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Data from: A macroecological approach to evolutionary rescue and adaptation to climate change

Cite this dataset

Diniz-Filho, Jose Alexandre Felizola et al. (2019). Data from: A macroecological approach to evolutionary rescue and adaptation to climate change [Dataset]. Dryad.


Despite the widespread use of Ecological Niche Models (ENMs) for predicting the responses of species to climate change, these models do not explicitly incorporate any population-level mechanism. On the other hand, mechanistic models adding population processes (e.g., biotic interactions, dispersal and adaptive potential to abiotic constraints) are much more complex and difficult to parameterize, especially if the goal is to predict range shifts for many species simultaneously. In particular, the adaptive potential (based on genetic adaptations, phenotypic plasticity and behavioral adjustments for physiological responses) of local populations has been the less studied mechanism affecting species’ responses to climatic change so far. Here, we discuss and apply an alternative macroecological framework to evaluate the potential role of evolutionary rescue under climate change based on ENMs. We begin by reviewing eco-evolutionary models that evaluate the maximum sustainable evolutionary rate under a scenario of environmental change, showing how they can be used to understand the impact of temperature change on a Neotropical anuran species, the Schneider’s toad Rhinella diptycha. Then we show how to evaluate spatial patterns of species’ geographic range shift using such models, by estimating evolutionary rates at the species’ trailing edge distribution estimated by ENMs and by recalculating the relative amount of total range loss under climate change. We show how different models can reduce the expected range loss predicted for the studied species by potential ecophysiological adaptations in some regions of the trailing edge predicted by ENMs. For general applications, we believe that parameters for large numbers of species and populations can be obtained from macroecological generalizations (e.g. allometric equations and ecogeographical rules), so our framework coupling ENMs with eco-evolutionary models can be applied to achieve a more accurate picture of potential impacts from climate changes and other threats to biodiversity.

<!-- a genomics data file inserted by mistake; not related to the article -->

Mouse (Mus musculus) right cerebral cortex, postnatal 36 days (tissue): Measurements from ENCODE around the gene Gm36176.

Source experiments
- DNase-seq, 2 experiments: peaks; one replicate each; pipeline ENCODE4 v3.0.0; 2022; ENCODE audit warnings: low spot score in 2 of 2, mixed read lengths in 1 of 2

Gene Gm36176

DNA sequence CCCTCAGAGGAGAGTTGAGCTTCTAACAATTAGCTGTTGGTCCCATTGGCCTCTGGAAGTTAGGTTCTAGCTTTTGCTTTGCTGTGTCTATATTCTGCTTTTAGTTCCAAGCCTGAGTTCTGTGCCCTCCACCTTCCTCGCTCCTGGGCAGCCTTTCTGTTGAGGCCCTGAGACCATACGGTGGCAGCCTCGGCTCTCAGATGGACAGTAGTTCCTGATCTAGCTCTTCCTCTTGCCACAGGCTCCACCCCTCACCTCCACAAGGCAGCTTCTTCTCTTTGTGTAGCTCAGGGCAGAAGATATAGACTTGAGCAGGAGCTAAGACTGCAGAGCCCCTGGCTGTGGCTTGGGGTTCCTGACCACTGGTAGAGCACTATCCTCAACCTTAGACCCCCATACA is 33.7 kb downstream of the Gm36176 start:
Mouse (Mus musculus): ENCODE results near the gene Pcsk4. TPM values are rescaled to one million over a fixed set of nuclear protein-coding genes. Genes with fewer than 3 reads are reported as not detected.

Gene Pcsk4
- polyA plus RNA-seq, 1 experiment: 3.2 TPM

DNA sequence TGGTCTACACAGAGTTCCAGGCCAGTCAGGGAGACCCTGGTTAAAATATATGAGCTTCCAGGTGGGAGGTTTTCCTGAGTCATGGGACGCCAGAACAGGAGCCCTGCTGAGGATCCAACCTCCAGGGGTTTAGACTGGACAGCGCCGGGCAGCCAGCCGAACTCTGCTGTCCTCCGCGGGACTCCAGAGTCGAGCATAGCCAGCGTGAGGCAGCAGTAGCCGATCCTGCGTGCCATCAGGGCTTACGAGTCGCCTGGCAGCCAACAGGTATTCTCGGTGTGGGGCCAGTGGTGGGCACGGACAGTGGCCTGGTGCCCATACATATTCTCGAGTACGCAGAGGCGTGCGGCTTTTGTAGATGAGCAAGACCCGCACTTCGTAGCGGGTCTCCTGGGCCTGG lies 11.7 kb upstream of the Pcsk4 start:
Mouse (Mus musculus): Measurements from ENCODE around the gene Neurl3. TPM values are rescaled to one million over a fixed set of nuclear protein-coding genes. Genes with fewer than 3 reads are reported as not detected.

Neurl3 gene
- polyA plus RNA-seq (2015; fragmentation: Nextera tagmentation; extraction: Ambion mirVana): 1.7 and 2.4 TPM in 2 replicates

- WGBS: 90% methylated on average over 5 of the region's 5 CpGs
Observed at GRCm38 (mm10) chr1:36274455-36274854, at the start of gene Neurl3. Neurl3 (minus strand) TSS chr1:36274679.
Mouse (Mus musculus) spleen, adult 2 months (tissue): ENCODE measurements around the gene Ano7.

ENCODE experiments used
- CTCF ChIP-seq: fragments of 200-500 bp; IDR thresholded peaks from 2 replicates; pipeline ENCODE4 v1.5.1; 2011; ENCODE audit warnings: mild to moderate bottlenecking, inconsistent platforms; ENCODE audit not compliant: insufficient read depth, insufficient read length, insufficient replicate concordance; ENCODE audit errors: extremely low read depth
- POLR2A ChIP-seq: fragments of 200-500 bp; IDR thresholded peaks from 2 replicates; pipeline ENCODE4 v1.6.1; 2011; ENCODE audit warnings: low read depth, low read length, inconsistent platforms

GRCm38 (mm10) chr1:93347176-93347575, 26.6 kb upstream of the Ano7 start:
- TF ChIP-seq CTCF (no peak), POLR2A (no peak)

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South America